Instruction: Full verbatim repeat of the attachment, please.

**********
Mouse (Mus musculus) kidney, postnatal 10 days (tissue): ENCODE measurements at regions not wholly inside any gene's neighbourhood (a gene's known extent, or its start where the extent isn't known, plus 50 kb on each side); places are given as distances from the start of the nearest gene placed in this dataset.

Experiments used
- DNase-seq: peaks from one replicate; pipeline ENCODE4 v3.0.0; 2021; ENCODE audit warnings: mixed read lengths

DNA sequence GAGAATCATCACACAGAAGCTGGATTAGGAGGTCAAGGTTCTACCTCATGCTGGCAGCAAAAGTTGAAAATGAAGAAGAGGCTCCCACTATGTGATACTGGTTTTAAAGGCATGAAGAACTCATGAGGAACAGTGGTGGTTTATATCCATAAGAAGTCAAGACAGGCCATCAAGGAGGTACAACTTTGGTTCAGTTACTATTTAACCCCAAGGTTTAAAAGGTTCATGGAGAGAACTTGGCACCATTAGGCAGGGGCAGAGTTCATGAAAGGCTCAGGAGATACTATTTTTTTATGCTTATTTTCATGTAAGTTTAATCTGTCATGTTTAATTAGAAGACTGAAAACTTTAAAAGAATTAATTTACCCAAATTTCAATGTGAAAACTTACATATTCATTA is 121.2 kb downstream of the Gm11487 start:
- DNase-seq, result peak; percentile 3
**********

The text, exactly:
Mouse (Mus musculus) kidney, postnatal 10 days (tissue): ENCODE measurements at regions not wholly inside any gene's neighbourhood (a gene's known extent, or its start where the extent isn't known, plus 50 kb on each side); places are given as distances from the start of the nearest gene placed in this dataset.

Experiments used
- DNase-seq: peaks from one replicate; pipeline ENCODE4 v3.0.0; 2021; ENCODE audit warnings: mixed read lengths

DNA sequence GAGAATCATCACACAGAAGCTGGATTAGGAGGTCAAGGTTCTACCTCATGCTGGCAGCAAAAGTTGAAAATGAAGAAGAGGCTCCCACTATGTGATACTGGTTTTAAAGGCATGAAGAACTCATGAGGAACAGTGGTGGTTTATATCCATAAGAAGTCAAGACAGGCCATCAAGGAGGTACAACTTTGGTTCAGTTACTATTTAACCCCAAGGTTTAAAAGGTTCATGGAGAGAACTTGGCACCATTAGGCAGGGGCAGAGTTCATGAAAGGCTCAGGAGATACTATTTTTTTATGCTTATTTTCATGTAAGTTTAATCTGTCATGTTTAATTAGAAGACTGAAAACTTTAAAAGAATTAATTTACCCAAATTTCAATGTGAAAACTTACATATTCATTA is 121.2 kb downstream of the Gm11487 start:
- DNase-seq, result peak; percentile 3